Cold and Flu Busters
Keep your hands to yourself and off your face. Direct contact with a sick person, such as touching or kissing, is the #1 way germs are transmitted. Eighty percent of colds are spread by direct contact.
Indirect contact, such as handling a doorknob that a sick person has touched (unbeknownst to you), and then spreading it to your face by touching your mouth, nose or eyes, is another common way germs travel from person to person.
Proper hand-washing is especially important during the cold and flu season. The U.S. Centers for Disease Control and Prevention (CDC) says that hand-washing is the single most important prevention step for reducing disease transmission. Wash your hands with warm, soapy water for at least 15 seconds (the time it takes to sing the ABCs).
Stress not only negatively affects your mental health, but it affects your physical health, too.
Stress is an inevitable fact of life, but you can counteract it by finding a balance and learning to unwind. Whether it’s exercising, journaling, repeating positive affirmations, or hanging out with family and friends, whatever helps you de-stress, do it often. Incorporate some peace and relaxation into every day.
Drink Plenty of Fluids
Downing eight 8-ounce glasses of water should be part of your regular routine every day, but especially during cold and flu season. Water is used by every cell in your body and is essential for flushing out toxins and germs.
If water isn’t your beverage of choice, find ways to make it more appealing and flavorful. Have fresh-cut lemon or lime wedges on hand, or purchase flavored or sparkling water at the grocery store. Hot tea is also a good way to take in more water. Not only is it soothing in the cold winter months, but hot tea (especially peppermint flavors) can help clear nasal congestion and open your airways.
Your food choices impact your immune system, and nutrient-rich foods will keep it healthy and happy. A healthy immune system is your best defense against pathogens such as viruses, bacteria and carcinogens that make you ill. By focusing on nutrient-rich foods instead of high-calorie, sugary or fatty foods you can help ward off illness.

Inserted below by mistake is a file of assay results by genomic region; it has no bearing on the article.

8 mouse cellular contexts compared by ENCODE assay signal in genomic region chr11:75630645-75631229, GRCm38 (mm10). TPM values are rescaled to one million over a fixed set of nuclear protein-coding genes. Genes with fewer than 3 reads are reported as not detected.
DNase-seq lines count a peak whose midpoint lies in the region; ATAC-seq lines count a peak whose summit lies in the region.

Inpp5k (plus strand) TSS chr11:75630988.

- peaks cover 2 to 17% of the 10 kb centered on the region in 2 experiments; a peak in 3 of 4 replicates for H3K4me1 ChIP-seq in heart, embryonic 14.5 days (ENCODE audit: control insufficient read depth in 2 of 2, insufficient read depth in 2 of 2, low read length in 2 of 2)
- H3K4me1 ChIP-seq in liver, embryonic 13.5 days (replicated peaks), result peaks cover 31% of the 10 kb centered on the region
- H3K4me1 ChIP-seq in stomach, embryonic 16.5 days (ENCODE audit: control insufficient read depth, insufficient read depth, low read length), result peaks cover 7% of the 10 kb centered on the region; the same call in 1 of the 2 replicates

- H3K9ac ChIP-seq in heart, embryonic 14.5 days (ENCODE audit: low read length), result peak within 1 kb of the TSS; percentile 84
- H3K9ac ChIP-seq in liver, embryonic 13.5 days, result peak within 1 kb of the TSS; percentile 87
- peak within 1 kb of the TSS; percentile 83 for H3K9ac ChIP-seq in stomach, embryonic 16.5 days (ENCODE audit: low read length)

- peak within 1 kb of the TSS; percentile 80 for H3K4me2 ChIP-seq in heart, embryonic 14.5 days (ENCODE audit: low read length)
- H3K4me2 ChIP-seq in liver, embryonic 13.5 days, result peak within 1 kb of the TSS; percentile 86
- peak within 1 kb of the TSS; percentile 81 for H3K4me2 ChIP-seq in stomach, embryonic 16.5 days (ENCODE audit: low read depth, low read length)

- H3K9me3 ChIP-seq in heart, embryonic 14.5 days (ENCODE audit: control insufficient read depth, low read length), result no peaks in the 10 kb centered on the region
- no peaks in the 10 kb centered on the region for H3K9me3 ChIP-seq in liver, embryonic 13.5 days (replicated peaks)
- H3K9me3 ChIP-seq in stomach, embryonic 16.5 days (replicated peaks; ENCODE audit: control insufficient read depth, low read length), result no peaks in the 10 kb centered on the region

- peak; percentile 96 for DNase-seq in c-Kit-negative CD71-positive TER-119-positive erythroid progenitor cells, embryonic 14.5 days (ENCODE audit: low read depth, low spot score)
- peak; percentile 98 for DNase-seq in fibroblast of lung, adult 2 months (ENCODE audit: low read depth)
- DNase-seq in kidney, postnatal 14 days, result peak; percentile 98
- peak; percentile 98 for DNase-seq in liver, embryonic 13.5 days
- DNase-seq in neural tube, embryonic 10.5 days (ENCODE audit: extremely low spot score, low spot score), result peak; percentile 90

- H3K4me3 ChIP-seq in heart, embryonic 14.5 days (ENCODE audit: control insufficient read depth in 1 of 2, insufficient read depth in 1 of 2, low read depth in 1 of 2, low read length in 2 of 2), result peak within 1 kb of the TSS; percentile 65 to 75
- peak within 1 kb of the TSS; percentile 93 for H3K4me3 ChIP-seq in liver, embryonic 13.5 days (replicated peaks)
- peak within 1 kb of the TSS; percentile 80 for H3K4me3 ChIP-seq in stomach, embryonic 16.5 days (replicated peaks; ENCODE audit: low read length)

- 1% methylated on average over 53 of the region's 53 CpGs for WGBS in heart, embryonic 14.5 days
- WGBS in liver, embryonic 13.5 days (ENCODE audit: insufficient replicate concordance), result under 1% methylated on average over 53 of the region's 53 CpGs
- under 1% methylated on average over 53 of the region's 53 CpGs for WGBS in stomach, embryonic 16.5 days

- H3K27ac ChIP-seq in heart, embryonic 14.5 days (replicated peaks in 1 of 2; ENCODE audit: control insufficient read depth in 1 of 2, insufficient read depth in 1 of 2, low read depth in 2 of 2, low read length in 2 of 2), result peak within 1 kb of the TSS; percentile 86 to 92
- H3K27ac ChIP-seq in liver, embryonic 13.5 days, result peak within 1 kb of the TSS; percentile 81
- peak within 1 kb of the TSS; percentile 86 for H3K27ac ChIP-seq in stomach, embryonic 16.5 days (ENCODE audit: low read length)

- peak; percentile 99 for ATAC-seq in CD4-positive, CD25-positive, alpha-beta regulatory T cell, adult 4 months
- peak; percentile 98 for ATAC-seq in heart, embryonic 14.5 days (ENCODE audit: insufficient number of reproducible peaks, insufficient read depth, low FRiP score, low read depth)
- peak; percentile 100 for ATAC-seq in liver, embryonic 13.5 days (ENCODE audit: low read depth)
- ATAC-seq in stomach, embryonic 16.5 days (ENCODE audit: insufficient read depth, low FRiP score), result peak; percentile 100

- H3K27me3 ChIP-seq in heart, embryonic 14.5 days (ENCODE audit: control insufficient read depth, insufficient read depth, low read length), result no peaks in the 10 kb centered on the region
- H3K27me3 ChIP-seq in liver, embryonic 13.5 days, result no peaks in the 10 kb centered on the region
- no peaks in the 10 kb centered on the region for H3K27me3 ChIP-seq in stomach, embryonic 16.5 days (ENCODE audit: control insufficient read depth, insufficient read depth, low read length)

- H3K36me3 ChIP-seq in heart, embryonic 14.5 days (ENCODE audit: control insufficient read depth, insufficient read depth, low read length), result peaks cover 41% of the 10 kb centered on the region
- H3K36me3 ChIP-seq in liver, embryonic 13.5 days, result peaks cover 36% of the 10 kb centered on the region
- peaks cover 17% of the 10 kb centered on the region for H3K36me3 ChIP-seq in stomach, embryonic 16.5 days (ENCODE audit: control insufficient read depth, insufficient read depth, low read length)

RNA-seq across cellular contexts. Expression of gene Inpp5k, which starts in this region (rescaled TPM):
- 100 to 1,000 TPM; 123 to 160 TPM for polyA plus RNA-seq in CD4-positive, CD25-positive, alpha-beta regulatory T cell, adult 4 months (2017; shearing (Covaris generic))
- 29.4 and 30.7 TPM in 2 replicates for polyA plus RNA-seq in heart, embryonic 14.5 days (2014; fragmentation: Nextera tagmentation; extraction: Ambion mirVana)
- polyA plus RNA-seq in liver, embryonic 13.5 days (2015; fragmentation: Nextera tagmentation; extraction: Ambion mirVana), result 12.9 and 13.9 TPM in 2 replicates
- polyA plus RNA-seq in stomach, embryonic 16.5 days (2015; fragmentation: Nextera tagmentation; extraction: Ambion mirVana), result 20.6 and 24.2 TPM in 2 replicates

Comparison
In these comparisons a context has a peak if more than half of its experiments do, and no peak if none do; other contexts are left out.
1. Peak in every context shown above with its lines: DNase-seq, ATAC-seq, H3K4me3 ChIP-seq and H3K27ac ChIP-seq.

The best foods to include in your diet are:
Omega-3-rich fish, such as salmon, herring and mackerel
Nuts and seeds
Citrus fruits, such as oranges and grapefruit
Vitamin-rich vegetables, such as leafy greens, tomatoes, broccoli, and sweet potatoes
Lean protein, found in chicken, fish, tofu, eggs and low-fat dairy foods
Garlic and onion
People who exercise regularly are less likely to get sick. In fact, studies have shown that exercising daily and maintaining a healthy body weight bolsters your immune system and helps your body fight infection.
Daily exercise, whether a walk after dinner or a kickboxing class at the gym, also keeps your stress levels in check and promotes a better night’s rest. However, too much exercise can have the opposite effect. If you’re a serious athlete, don’t forget to include rest days in your fitness routine to give your body a break.
During the cold and flu season, getting enough zzzs is especially important. If you’re sleep-deprived, you’re more susceptible to getting sick. You need the strength you get from rest to help you fight off a cold or flu.
Develop an evening routine to help you bed down easier. Turn off all distractions like TV and the computer long before you’re ready to fall asleep. Avoid late-night exercise, caffeinated drinks and food close to bedtime. Keep your room dark and at a comfortably cool temperature.
If you really want to maximize your odds of avoiding the flu, get vaccinated. Flu season begins in October and can last through May. While experts recommend getting vaccinated in October or November, you can still do it in December or later.